According to the Cash Flow Statement, the company’s depreciation and amortisation were 43,06,700 INR.

Since EBITDA does not take interest and income taxes into account, the company’s EBITDA for Fiscal Year 2018-2019 will be:

EBITDA = Net Income + Interest + Taxes + Depreciation + Amortisation

= (21594900 + 510000 + 10988200 + 4306700) INR

= 37399800 INR

What is Good EBITDA?


This metric is a marker of a company’s profitability and overall financial performance. Naturally, a higher EBITDA is better than a lower one. The financial performance of companies varies between industries and areas. So, you can decide if a company has good EBITDA by comparing its figures with that of the competitors where the companies belong to the same area and industry and are of similar size.

You need to calculate the EBITDA margin to determine if the number is good or not.

What is the EBITDA Margin?


The EBITDA margin is a metric determining the relationship between a company’s total revenue and aggregate earnings. This margin is an indicator of the amount of cash profit a company can make in a year.

The margin is effective when comparing a company’s financial performance to its peers in a particular industry. That said, it is not recorded in the Financial Statement of the firm. So, analysts and investors need to calculate it independently. The formula used for the calculation is stated below:

EBITDA Margin = EBITDA / Aggregate Revenue

Potential acquirers are likely to consider a firm with a higher margin because it is deemed to have better growth potential.

EBITDA Coverage Ratio:


EBITDA Coverage Ratio is another way of determining how good your number is. Following is the formula for this metric:

EBITDA coverage ratio = (EBITDA + Lease Payments)/ (Interest Payments + Principal Payments + Lease Payments)

If the result is 1 or greater than 1, it implies that the company is in a good financially good position. It also indicates that the company can repay its liabilities.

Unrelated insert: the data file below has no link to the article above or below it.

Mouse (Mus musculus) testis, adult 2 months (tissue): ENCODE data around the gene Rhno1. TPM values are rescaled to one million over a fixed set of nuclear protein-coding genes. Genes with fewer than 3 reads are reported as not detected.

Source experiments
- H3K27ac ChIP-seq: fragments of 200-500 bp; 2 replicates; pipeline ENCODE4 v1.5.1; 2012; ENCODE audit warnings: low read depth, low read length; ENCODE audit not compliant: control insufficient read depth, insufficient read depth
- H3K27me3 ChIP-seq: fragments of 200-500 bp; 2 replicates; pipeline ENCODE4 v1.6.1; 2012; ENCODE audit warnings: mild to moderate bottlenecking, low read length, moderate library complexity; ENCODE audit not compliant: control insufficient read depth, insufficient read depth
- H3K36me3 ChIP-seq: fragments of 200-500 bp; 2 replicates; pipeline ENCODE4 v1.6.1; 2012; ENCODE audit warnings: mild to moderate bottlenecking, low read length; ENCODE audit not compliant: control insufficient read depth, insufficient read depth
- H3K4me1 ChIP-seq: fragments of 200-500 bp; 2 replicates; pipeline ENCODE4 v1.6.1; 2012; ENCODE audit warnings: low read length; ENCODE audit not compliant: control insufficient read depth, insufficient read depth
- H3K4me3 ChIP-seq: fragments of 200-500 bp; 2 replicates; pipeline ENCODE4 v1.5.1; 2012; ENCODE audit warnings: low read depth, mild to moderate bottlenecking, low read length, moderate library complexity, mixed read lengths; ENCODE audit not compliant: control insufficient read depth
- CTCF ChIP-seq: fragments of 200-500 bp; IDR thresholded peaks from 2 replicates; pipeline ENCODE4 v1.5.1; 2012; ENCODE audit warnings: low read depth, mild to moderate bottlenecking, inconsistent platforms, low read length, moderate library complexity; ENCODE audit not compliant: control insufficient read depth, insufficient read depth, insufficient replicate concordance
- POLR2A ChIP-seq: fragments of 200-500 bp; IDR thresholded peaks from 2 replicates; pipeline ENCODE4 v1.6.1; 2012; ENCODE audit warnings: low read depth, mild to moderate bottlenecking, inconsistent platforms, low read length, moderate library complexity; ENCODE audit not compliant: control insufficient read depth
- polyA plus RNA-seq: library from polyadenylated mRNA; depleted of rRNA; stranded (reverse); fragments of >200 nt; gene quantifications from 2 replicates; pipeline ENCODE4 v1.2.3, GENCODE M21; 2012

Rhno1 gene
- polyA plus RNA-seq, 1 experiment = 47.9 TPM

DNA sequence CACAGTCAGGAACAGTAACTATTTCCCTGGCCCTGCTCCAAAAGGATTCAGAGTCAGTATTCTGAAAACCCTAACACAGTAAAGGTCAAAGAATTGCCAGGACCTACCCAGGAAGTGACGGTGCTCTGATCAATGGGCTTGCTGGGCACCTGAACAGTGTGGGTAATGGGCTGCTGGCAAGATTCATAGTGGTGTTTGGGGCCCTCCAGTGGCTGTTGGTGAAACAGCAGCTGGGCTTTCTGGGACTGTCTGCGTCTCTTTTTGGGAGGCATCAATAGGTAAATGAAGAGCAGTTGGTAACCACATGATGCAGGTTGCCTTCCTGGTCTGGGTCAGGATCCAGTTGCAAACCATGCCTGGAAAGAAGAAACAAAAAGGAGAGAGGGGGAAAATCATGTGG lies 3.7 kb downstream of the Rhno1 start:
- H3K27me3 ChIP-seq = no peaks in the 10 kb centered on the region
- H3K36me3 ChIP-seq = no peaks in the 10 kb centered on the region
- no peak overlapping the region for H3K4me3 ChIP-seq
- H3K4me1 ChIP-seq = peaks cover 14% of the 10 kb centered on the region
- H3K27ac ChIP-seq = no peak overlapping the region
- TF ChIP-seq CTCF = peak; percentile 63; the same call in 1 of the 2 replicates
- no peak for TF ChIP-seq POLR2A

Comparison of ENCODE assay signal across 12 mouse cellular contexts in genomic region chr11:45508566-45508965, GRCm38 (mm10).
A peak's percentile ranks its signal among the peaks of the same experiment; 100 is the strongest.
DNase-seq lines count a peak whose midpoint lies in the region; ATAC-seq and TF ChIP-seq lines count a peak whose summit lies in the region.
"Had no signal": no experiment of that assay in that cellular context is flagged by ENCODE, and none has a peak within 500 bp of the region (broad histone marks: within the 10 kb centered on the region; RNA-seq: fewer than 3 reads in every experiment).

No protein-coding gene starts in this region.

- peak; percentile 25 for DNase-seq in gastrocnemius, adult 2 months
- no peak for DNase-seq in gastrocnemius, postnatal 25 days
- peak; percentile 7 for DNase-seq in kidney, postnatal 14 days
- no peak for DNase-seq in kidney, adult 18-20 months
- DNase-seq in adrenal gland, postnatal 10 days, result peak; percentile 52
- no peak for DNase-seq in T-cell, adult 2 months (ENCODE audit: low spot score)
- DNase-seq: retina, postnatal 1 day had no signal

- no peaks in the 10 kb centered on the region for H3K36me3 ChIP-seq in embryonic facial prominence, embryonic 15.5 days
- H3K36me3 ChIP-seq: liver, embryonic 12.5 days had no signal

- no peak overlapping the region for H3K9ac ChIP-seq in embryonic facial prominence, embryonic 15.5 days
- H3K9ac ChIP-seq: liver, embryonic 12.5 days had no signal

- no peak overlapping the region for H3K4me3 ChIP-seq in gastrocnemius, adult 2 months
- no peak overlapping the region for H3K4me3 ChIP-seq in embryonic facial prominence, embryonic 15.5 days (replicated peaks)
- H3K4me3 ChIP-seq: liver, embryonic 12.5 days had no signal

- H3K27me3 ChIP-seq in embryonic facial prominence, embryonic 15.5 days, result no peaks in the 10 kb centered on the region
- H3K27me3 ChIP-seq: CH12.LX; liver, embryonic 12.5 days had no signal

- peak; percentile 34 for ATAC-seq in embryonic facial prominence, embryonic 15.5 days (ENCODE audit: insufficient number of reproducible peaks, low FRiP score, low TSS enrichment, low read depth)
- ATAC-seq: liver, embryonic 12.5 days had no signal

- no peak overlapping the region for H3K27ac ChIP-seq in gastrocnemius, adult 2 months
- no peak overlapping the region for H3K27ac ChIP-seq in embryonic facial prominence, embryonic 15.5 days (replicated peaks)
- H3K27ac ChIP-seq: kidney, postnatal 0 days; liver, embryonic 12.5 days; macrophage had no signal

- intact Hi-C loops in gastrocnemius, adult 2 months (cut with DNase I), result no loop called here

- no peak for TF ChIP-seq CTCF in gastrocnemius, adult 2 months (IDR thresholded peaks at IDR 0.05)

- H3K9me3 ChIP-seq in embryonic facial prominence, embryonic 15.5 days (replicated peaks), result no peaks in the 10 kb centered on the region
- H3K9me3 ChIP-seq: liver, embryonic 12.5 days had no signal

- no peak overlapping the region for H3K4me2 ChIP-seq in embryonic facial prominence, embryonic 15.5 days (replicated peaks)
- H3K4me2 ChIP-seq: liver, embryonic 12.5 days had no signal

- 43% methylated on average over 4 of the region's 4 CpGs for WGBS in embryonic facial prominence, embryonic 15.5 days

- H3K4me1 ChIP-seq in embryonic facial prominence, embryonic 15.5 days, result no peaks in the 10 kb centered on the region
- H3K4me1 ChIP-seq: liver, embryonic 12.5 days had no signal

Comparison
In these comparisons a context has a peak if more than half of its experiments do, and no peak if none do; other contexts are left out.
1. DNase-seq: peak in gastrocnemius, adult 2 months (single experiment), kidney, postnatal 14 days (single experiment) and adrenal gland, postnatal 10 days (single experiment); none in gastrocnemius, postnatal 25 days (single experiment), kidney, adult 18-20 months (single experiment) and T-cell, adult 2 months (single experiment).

Why Use EBITDA?


EBITDA is mostly used as an alternative to cash flow. Multiplying EBITDA by a valuation multiple taken from different sources like industry transactions and equity research reports can quickly assess a company’s value or a valuation range.

Investors can use this metric to evaluate a company when it is not making a profit. Similarly, several private equity companies use EBITDA as it is a great method for comparing enterprises within the same industry. This metric is also used by business owners to compare their business performance with the competition.

What are the Drawbacks of EBITDA?


EBITDA is quite beneficial for business owners, investors, and analysts as it offers a fair picture of a company’s value. But this widely used metric can be manipulated and can lead to adverse results for a business.

Some of the drawbacks of this metric are listed below:

  1. It does not show the worth of a company’s liquid assets or actual earnings. It also excludes debt expenses, which is why the final figure is deemed misleading.
  2. The metric is often used by business owners to cover their finance-related errors and flaws.
  3. Companies cannot use the only EBITDA as a metric to get an accurate reflection of their financial position.
  4. This metric does not consider depreciation and amortization as actual expenses while evaluating a company’s financial performance.
  5. EBITDA does not affect high-interest debts.

The Bottom Line:


We can conclude by saying that a company can report EBITDA as it wants. This is because, while the metric is used widely, it is not recognized by GAAP. As a result, the biggest drawback is that EBITDA does not reflect the company’s performance completely. Therefore, investors often avoid using this metric to understand the value of a business.